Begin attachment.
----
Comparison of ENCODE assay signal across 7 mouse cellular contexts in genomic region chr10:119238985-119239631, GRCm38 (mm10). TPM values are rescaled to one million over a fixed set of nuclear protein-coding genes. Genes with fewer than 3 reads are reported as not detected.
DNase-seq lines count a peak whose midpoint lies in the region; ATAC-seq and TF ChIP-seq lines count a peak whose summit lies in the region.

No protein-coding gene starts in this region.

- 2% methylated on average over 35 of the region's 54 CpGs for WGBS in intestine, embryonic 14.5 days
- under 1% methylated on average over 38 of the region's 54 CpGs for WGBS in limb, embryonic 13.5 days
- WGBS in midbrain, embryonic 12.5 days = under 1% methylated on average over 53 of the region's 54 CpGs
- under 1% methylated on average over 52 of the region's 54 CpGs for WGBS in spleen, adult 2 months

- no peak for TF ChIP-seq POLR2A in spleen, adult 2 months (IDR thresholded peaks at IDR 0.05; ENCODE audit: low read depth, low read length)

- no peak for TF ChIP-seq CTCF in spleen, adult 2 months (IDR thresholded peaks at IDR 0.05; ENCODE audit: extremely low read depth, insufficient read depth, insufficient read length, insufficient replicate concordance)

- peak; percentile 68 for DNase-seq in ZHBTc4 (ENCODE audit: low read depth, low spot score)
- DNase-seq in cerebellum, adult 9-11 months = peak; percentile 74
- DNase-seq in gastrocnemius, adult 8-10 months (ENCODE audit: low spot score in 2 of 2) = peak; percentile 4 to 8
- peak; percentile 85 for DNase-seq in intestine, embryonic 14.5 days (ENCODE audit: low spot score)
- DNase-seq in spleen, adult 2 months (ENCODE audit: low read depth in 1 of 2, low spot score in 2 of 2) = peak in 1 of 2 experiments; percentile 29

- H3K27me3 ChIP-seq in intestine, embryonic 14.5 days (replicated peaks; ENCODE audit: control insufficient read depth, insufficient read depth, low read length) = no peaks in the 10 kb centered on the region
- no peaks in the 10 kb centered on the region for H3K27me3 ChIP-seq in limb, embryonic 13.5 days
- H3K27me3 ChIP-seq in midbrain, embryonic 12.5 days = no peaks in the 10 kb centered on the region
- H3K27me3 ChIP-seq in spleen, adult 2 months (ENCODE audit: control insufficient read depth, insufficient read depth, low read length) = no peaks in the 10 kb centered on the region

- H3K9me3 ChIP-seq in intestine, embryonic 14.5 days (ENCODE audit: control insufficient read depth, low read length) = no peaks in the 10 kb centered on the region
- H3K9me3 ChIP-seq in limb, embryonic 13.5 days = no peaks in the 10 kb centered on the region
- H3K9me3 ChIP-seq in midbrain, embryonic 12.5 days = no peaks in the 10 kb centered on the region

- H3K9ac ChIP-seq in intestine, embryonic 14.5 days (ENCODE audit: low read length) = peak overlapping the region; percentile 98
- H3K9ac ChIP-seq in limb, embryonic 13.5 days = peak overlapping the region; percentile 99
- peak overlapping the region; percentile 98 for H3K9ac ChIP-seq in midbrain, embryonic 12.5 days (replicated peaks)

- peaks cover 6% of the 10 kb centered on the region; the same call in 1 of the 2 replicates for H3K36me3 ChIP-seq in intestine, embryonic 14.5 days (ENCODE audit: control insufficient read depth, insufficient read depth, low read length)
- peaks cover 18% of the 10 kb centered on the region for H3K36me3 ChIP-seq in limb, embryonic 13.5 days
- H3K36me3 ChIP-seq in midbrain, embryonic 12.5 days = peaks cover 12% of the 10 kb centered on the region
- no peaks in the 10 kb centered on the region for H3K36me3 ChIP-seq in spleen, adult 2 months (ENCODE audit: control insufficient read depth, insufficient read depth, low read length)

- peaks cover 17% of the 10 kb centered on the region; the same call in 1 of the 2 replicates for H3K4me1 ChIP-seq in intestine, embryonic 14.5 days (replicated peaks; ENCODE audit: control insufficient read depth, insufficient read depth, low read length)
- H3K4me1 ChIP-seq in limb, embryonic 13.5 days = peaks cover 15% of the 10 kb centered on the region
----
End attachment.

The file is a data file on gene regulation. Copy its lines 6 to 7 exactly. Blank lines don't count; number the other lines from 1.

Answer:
- WGBS in midbrain, embryonic 12.5 days = under 1% methylated on average over 53 of the region's 54 CpGs
- under 1% methylated on average over 52 of the region's 54 CpGs for WGBS in spleen, adult 2 months